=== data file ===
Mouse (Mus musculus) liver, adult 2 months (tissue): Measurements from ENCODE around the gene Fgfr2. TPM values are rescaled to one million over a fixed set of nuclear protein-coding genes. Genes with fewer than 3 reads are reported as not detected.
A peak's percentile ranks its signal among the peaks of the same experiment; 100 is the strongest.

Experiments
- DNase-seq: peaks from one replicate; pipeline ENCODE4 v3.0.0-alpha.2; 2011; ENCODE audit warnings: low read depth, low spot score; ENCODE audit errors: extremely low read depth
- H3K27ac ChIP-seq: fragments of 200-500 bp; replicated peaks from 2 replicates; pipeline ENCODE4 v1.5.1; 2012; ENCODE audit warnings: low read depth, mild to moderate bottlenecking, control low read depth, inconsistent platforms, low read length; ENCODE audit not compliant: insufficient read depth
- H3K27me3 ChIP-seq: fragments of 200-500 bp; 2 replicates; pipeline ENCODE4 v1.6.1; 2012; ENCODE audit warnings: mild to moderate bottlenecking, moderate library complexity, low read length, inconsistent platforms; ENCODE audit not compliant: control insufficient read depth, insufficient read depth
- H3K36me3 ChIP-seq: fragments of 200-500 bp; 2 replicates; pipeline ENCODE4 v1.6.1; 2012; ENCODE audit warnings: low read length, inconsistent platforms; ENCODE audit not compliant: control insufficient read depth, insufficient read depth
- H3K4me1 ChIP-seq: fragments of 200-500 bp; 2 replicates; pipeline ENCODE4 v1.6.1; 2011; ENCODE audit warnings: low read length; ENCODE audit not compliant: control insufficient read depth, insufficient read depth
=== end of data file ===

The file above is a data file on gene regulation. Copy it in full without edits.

Mouse (Mus musculus) liver, adult 2 months (tissue): Measurements from ENCODE around the gene Fgfr2. TPM values are rescaled to one million over a fixed set of nuclear protein-coding genes. Genes with fewer than 3 reads are reported as not detected.
A peak's percentile ranks its signal among the peaks of the same experiment; 100 is the strongest.

Experiments
- DNase-seq: peaks from one replicate; pipeline ENCODE4 v3.0.0-alpha.2; 2011; ENCODE audit warnings: low read depth, low spot score; ENCODE audit errors: extremely low read depth
- H3K27ac ChIP-seq: fragments of 200-500 bp; replicated peaks from 2 replicates; pipeline ENCODE4 v1.5.1; 2012; ENCODE audit warnings: low read depth, mild to moderate bottlenecking, control low read depth, inconsistent platforms, low read length; ENCODE audit not compliant: insufficient read depth
- H3K27me3 ChIP-seq: fragments of 200-500 bp; 2 replicates; pipeline ENCODE4 v1.6.1; 2012; ENCODE audit warnings: mild to moderate bottlenecking, moderate library complexity, low read length, inconsistent platforms; ENCODE audit not compliant: control insufficient read depth, insufficient read depth
- H3K36me3 ChIP-seq: fragments of 200-500 bp; 2 replicates; pipeline ENCODE4 v1.6.1; 2012; ENCODE audit warnings: low read length, inconsistent platforms; ENCODE audit not compliant: control insufficient read depth, insufficient read depth
- H3K4me1 ChIP-seq: fragments of 200-500 bp; 2 replicates; pipeline ENCODE4 v1.6.1; 2011; ENCODE audit warnings: low read length; ENCODE audit not compliant: control insufficient read depth, insufficient read depth